You may have met vegans and judged them to be overly emotional. Some of us cry uncontrollable tears when we witness an animal being killed, or feel upset when family members eat a slice of dairy cheese in front of us despite our requests, or take the time and effort to make sure a cockroach or an ant or a fly is unharmed. To the rest of the world, we vegans appear crazy, over-the-top, even unreasonable. But are we? Most vegans grew up eating meat, dairy, and cheese– what is considered standard or normal. Growing up in the Philippines, I was desensitized by the images of “lechon” and seeing roasted pigs or cows did not seem extraordinary. A shift happened when I allowed myself to be vulnerable, when I stopped seeing “meat” and saw animals instead. Suddenly, those chicken ads do not look the same. I did not see food anymore. I began to see beheaded animals who in their last moments fought for their lives. I did not see milk or cheese or butter as food anymore either. I began to see the mother cow wailing for her baby as she is separated from him. I saw not only her milk being stolen but also her chance to be a nurturing mother taken away from her. I saw in the most hidden of the agendas of animal use industries the truth that are disturbingly painful- rape, theft, kidnapping, abuse, murder. The cows and the chickens and the pigs and the other animals became me; I began to feel their pain and carry their sorrows.
It requires vulnerability to feel as others do, to see past tradition, to feel instead of rationalize, to be moved instead of staying stuck. Yoga creates that magic, which my teacher Sharon Gannon refers to as a “shift in perception”. When we are able to move through the world without egoic agenda and without selfish interests, we start to let go of the demarcation line between humans and nonhumans, us and them, me and others. This magic transforms our pain into action, jolts us from apathy to sensitivity, and changes us from observers of life to change-makers.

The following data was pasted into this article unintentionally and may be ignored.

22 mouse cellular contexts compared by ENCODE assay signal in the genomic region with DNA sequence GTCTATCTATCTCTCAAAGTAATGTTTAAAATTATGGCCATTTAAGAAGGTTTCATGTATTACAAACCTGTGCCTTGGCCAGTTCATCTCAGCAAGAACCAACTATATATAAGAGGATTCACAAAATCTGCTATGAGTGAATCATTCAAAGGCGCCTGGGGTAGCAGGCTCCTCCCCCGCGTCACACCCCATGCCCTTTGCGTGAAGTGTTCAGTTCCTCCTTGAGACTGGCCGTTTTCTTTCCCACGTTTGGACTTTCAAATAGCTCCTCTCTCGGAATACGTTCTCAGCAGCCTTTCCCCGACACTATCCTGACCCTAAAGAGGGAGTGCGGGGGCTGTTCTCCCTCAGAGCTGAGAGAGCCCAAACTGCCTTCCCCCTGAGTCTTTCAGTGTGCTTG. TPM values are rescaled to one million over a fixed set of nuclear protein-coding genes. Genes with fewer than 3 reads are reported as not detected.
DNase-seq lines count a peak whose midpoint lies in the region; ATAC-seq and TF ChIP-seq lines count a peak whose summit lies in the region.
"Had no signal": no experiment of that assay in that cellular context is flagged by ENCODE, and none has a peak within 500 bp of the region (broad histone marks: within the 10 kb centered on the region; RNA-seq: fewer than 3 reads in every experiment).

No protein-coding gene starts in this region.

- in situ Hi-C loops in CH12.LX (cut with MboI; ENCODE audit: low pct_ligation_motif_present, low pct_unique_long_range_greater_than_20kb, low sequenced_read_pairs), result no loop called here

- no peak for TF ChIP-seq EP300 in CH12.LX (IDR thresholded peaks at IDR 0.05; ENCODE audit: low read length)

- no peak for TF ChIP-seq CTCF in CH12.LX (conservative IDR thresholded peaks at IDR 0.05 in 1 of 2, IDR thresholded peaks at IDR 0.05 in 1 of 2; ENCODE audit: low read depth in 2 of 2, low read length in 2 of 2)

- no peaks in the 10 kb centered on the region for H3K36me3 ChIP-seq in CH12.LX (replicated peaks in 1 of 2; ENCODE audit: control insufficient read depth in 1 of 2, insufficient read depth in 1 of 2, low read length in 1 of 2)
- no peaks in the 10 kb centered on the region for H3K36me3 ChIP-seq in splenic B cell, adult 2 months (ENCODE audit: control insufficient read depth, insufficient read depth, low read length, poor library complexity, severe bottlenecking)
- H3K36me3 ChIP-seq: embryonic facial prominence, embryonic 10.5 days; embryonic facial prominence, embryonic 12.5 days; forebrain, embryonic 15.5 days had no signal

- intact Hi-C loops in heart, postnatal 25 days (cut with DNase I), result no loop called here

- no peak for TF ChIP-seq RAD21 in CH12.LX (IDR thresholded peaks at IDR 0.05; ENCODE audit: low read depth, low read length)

And so while it is true that a soft heart versus a hardened one may subject us to more heartbreaks, it also gives us more joy, as it connects us to all of life, to this beautiful web of existence in our limited time on Earth. To be vegan means to be vulnerable, to expand our hearts to include caring for those who are forced to be invisible. To be vulnerable means to be courageous in seeing others for who they truly are- that animals are sentient beings– and not what others tell us who they are– our things to be used. And so, it is with our soft hearts that we vegans allow our hearts to be broken time and again, because vulnerability is not our weakness. It is our strength. Our connectedness is not our pitfall– it is our clear and unmistakeable path to Yoga and the Oneness of it all.
Nancy Siy is the first certified Jivamukti Yoga Teacher based in Manila. She studied with co-founders Sharon Gannon and David Life at Omega Institute in New York and continues to deepen her knowledge through immersions and visits at Jivamukti Wild Woodstock Ashram. Through the integrated practice of Jivamukti Yoga, Nancy leads classes that infuse asana with music, philosophy, hands-on assists, meditation, and introspection. Her teaching is continuously inspired by the guiding principle that all beings are holy, all yogis are spiritual, and that we are all here to serve a divine purpose. She teaches regular classes at Yoga+ and Bliss, and guest teaches in New York and Sydney. She also teaches Jivamukti Yoga workshops and retreats. Her dharma talks in essay formats can be found at her website www.manilajiva.com. She manages the Facebook group Jivamukti Yoga Manila Satsang and uses it as a venue to talk about yoga teachings applied off the mat.